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Built on a swamp at the cost of thousands of lives, Peter the Great’s ‘antidote to Moscow’ has survived uprisings, sieges and floods to become Europe’s third largest city. But is history now catching up with St Petersburg?
On 16 May 1703, while looking over sparse marshlands near the mouth of the Baltic Sea that he had taken from the Swedes, Tsar Peter the Great cut two strips of turf from Hare’s Island on the Neva river, laid them in a cross and declared: “Let there be a city here.” As he spoke, an eagle appeared overhead in an auspicious omen.
Or at least that’s the myth of St Petersburg’s founding. In reality, Peter the Great wasn’t even there, and most likely neither was the eagle. It was a group of soldiers under the command of his friend, General Alexander Menshikov, who began building what would become the Peter and Paul Fortress on Hare’s Island in May 1703. The tsar only arrived the following month.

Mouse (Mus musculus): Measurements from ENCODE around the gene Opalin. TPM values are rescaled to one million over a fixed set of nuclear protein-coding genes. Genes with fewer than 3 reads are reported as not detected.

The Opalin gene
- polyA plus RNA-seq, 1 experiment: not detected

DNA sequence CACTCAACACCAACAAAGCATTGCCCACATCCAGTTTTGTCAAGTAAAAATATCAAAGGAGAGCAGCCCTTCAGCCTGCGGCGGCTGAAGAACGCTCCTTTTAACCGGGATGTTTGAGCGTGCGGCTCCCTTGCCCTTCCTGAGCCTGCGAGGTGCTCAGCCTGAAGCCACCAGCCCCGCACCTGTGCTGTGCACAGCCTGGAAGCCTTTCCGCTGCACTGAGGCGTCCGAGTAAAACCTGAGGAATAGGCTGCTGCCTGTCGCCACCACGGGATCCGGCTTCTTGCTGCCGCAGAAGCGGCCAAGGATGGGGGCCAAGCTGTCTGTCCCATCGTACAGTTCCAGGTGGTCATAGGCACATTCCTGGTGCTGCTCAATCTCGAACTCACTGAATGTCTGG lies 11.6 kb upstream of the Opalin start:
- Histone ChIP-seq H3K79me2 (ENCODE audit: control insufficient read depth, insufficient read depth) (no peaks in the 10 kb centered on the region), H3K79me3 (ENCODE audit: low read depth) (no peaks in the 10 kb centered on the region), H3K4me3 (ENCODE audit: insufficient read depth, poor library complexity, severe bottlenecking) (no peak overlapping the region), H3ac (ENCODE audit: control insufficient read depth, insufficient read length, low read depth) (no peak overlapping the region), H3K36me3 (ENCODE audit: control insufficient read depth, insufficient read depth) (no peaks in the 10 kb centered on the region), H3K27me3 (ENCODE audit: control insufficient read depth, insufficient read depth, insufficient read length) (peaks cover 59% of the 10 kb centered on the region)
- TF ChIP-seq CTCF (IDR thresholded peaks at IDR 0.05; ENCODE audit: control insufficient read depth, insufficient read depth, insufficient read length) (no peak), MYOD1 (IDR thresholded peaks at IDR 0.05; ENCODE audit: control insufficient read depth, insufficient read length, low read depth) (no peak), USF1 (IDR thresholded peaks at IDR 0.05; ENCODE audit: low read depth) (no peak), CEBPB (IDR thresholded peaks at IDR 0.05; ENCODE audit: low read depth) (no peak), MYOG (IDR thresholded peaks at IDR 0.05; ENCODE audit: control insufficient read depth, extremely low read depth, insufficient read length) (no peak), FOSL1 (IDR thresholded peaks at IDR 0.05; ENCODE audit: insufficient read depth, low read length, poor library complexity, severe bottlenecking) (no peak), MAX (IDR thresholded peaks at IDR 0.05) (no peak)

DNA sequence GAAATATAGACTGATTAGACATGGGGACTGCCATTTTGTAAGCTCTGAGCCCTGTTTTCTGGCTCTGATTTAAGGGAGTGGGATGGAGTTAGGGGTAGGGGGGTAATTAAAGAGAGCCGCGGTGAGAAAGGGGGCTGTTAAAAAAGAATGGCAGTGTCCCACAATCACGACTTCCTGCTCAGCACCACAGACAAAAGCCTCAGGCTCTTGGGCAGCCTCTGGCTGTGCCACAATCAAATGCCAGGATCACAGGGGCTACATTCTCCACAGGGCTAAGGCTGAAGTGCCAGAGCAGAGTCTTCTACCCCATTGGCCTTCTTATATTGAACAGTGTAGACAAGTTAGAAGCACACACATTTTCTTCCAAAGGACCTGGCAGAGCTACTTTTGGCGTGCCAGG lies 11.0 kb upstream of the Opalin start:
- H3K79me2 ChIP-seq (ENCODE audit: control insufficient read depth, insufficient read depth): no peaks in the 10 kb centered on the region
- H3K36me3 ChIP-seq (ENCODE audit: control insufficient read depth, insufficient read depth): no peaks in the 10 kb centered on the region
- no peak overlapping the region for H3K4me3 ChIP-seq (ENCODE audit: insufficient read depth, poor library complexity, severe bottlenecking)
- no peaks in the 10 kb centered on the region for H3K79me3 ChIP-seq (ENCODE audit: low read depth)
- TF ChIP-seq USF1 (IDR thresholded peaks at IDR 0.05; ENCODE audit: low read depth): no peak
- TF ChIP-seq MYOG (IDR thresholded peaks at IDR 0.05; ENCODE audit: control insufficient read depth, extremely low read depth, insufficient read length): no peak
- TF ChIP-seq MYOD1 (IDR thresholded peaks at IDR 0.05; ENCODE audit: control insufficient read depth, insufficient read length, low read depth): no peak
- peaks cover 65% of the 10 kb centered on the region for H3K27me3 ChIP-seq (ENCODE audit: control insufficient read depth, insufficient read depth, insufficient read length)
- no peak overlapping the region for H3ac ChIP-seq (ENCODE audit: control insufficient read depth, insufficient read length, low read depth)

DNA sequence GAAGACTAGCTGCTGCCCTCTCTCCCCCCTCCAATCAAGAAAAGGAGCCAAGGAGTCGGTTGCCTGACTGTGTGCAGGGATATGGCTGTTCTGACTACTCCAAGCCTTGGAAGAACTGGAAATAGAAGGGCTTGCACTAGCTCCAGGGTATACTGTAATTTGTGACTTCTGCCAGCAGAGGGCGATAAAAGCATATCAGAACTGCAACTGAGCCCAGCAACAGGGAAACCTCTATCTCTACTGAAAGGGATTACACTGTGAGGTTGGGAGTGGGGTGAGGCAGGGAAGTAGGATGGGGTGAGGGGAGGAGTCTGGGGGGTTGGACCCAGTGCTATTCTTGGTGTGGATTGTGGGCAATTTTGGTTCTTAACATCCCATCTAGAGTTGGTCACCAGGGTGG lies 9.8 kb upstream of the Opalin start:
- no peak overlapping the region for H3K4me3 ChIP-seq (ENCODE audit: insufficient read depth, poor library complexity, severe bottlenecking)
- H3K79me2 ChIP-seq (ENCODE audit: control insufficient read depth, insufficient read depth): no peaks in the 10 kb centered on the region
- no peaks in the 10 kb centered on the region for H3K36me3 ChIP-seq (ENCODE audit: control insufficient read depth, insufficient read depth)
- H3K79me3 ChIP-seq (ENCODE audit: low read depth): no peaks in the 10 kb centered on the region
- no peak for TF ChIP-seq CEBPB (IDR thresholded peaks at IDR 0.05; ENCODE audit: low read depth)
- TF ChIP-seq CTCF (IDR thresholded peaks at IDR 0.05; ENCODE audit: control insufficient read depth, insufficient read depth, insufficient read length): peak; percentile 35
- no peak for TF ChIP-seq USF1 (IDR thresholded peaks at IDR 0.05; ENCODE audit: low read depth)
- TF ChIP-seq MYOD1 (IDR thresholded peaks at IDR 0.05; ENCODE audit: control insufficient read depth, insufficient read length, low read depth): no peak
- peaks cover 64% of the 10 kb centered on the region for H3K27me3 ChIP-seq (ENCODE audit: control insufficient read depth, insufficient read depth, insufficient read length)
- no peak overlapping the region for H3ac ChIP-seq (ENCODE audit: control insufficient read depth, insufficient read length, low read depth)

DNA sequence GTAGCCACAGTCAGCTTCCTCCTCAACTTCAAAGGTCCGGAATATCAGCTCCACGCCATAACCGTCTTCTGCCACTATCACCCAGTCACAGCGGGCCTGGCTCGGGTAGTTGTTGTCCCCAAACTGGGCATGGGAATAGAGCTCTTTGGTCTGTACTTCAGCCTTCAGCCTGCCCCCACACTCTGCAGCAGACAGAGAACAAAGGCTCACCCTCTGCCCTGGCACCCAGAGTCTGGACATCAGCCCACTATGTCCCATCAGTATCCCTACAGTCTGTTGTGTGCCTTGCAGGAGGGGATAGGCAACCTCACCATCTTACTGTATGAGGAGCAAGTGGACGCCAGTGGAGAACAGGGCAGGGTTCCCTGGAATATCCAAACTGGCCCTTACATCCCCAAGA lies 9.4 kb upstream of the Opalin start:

But although untrue, this myth perfectly encapsulates the origins of St Petersburg. Built on an inhospitable swamp at the cost of thousands of lives, it was brought into being through the iron will of Peter, who needed a warm-water port and a fortress against the Swedes. Moreover, it was to be his “window to Europe”: a new capital where Peter’s western-inspired reforms of the military, bureaucracy and national culture would take hold.
St Petersburg survived its adverse beginnings and then a revolution, a catastrophic siege in the second world war and seven decades of communist rule, to become the third largest city in Europe. Now, however, it faces the twin challenge of preserving its past while solving quality-of-life problems to ensure its future. […]